You can also use a filter to ensure no impurities in your water. You might also find our explainer on why does my coffee taste like water helpful.
When the water is too hot, it can burn your coffee. It’s the same with the coffee creamer. It’s sensitive, and the milk proteins tend to clump together due to sudden temperature changes.
Adding chilled liquid coffee creamer to hot coffee or powdered creamer to ice-cold water results in clumps forming. Follow these coffee tips for less curdle in your cup:
- Use a thermometer. Your coffee’s temperature should only be between 180 °F to 190 °F.
- Wait for at least 60 to 90 seconds before adding your coffee creamer (we know it’s difficult to wait for that first cup of coffee in the morning!).
- Warm the chilled liquid coffee creamer before adding it to your cup of Joe. If you add it at below room temperature, it is much more likely to curdle.
- For iced coffee, put coffee and ice at the same time into the glass and pour creamer a few minutes later. Dissolve it in a separate cup with hot water if you’re using powdered creamer. This is what you see expert coffee drinkers do, and they’re doing it for a reason.
- If you don’t like putting creamer first into your drink, you can use a teaspoon, chopstick, a stir stick, or a tiny whisk to mix your creamer.
Putting sugar and creamer in a cup before coffee can cause creamers to be chunky. This is because the sugar will absorb all the water molecules in the coffee creamer, causing casein to solidify when the coffee is added.
It’s suggested that coffee makers dissolve their sugar in hot coffee first before adding the coffee creamer or using sugar syrup to minimize curdling.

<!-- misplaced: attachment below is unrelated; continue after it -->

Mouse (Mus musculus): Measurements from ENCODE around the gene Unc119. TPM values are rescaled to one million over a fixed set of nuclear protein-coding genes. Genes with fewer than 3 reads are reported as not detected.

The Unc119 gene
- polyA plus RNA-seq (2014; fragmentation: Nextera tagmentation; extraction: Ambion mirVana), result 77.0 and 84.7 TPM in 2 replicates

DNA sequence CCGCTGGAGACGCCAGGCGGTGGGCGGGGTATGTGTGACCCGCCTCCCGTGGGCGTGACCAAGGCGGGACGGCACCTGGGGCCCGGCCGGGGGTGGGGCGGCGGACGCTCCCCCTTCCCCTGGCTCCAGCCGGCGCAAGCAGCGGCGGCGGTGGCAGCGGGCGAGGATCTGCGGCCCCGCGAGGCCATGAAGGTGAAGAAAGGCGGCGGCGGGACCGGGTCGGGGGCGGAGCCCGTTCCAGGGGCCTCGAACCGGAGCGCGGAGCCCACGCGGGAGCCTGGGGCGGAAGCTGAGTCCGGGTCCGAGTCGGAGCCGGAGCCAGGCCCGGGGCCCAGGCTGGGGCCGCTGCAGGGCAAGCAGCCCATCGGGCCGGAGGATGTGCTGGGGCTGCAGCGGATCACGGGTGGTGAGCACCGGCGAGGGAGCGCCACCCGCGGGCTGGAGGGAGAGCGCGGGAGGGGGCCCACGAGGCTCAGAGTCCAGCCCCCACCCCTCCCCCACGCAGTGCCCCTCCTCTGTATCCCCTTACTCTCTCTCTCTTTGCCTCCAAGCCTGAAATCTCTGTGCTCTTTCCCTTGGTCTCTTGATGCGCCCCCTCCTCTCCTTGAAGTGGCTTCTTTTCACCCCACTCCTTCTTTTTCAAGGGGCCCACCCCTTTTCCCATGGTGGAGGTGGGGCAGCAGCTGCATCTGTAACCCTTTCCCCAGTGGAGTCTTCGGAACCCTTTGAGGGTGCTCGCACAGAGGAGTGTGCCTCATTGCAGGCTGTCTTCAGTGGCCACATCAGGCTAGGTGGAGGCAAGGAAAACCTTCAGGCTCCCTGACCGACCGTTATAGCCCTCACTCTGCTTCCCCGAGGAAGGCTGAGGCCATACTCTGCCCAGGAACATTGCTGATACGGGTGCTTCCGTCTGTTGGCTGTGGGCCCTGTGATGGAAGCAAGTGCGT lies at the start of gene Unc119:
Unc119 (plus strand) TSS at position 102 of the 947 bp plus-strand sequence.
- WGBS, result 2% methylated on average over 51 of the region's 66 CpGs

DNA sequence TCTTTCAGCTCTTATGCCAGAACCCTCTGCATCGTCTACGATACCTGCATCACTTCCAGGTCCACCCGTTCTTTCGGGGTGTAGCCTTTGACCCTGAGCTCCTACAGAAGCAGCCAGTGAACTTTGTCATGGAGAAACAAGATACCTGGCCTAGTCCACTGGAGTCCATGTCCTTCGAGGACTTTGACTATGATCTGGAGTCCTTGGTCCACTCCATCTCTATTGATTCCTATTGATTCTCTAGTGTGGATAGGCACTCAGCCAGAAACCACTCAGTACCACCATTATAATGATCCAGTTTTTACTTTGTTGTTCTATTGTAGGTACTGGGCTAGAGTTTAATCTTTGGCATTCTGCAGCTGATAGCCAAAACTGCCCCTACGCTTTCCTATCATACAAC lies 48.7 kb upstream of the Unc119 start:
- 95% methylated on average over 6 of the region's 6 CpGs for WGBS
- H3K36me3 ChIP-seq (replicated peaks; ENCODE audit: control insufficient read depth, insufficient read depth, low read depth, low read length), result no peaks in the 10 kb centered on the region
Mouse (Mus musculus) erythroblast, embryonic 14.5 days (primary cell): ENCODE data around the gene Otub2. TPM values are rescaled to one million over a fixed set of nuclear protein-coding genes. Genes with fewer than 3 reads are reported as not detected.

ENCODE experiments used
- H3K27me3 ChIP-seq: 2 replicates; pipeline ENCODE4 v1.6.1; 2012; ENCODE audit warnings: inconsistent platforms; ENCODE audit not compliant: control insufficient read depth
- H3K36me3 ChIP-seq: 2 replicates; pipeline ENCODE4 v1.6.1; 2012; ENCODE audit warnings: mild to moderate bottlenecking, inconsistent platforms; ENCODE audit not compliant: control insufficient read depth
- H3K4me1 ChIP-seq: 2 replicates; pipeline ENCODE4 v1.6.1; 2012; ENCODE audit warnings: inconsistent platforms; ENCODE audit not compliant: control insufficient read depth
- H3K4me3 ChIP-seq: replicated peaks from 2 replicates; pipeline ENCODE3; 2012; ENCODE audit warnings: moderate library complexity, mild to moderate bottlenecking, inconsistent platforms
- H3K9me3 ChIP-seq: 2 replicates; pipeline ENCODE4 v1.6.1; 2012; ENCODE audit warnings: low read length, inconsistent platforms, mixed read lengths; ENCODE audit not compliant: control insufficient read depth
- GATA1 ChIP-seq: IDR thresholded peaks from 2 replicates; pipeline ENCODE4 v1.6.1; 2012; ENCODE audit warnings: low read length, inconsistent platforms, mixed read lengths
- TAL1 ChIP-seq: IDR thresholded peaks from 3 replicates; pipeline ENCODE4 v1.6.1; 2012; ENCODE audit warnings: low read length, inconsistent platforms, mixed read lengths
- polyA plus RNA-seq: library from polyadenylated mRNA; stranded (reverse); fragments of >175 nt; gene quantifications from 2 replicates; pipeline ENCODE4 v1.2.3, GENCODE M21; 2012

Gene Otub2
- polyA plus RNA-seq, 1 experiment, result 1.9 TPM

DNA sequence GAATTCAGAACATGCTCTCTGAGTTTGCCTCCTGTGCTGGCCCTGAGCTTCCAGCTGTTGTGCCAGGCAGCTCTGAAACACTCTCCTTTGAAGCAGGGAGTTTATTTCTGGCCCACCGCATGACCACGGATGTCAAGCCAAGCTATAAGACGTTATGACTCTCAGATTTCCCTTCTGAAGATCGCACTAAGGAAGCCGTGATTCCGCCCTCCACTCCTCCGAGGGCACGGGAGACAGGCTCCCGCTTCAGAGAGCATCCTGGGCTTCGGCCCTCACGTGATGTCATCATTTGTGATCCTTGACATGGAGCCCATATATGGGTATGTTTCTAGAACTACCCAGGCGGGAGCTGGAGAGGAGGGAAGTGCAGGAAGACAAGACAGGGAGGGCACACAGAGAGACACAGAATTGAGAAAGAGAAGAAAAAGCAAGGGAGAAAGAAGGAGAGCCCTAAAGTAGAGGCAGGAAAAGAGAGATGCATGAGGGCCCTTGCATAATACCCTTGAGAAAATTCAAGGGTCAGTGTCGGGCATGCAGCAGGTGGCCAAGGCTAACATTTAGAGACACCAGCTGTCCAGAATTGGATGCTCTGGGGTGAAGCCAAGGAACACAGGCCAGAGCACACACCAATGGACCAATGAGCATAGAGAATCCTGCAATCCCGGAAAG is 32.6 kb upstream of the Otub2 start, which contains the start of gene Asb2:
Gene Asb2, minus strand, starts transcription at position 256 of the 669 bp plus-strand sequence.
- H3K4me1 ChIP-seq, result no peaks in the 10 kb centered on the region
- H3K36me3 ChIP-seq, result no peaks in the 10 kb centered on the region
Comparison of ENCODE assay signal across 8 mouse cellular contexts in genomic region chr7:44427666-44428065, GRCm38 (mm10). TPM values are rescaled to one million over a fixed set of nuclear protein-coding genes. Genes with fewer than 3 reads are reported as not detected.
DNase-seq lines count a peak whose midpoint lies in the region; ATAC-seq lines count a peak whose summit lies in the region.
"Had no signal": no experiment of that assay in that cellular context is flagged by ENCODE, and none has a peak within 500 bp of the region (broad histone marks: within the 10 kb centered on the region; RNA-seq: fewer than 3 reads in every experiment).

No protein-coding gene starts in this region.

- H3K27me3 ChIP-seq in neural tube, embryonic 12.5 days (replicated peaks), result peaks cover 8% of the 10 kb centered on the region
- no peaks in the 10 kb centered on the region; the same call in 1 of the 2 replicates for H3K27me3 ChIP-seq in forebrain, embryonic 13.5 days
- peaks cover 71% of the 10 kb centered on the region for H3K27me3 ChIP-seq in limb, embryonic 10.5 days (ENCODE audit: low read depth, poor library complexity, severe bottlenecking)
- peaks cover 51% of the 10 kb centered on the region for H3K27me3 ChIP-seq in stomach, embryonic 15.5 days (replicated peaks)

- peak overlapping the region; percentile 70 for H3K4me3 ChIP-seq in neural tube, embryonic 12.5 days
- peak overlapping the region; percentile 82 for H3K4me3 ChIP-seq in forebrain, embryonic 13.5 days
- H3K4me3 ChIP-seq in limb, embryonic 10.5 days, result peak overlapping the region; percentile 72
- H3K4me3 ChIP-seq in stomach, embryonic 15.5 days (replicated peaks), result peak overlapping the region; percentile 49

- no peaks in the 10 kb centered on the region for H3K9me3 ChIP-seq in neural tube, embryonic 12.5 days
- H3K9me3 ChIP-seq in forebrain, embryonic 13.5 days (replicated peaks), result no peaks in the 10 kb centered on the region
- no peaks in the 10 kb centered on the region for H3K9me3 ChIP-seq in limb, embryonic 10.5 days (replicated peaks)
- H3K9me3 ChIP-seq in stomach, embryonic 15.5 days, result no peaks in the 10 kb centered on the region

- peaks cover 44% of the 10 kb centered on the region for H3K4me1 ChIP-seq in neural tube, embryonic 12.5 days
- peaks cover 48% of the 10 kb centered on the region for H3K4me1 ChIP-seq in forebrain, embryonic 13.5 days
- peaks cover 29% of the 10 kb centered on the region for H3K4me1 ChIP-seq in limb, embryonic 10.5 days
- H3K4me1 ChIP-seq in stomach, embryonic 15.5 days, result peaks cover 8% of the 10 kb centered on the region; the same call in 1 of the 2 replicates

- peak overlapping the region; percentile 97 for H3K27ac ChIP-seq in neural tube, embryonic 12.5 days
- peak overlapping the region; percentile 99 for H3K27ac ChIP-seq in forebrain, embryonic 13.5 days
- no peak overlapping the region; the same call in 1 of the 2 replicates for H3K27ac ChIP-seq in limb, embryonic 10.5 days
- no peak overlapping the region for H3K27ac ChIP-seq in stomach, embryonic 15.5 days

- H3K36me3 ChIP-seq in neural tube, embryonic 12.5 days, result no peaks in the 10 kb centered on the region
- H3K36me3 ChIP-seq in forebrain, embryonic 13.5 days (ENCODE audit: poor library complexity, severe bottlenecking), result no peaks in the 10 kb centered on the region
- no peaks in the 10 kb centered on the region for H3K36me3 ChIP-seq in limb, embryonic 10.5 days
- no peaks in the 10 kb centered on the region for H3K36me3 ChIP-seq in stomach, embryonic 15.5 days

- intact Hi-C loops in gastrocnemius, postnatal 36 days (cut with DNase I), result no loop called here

The Coffee Creamer Used
If you’ve done all the tips above and it is still the same, the problem could be your coffee creamer. Using a non-dairy creamer with nut milk as its base can create chunks in your coffee.
Improper storage of powdered creamer can also be the root of the problem. Storing it in the refrigerator can create moisture that causes clumping, making it difficult to dissolve in your drink quickly. The best way to solve this issue is by knowing your creamer and its ingredients.
Additionally, make it a habit to store your coffee creamer in the right place according to the packaging. Try using alternative coffee creamers with fat cells around proteins, like half-and-half and heavy creams that don’t curdle quickly. Other creamer alternatives you can use are whole milk, non-dairy milk, and evaporated milk.
Milk alternatives like almond milk, coconut milk, oat milk, and soy milk can all curdle since they contain proteins. However, rather than breaking down casein (which is only in animal milk), the coffee acts as a coagulant. Typically, soy milk curdles the easiest.
Can You Really Avoid The Curdle?
Overall, if you want to avoid curdled creamer in your coffee, you might have to experiment with a few prevention tactics. That being said, because coffee is such a distinct beverage and so many people have unique preferences, you might have to take a few lumps every so often (pun intended). Or, you can visit coffee shops and let the barista make your drink perfectly and curd-free every time.
Is It Okay To Drink Curdled Cream In Coffee?
It’s hard to tell when your non-dairy coffee creamers have gone bad because they don’t show changes in texture or taste. But for liquid creamers, once it develops chunks, taste, and smell sour that it’s time to chuck them in the bin.
Always check the packaging for the best-before date, smell, taste, and consistency before adding it to your coffee. If it’s bad and not the same as when you first opened it, throw it away. If milk curdles from old age, it’s toxic and can make you sick.
However, if curdling occurs from a chemical reaction, it’s safe to drink, albeit far less tasty.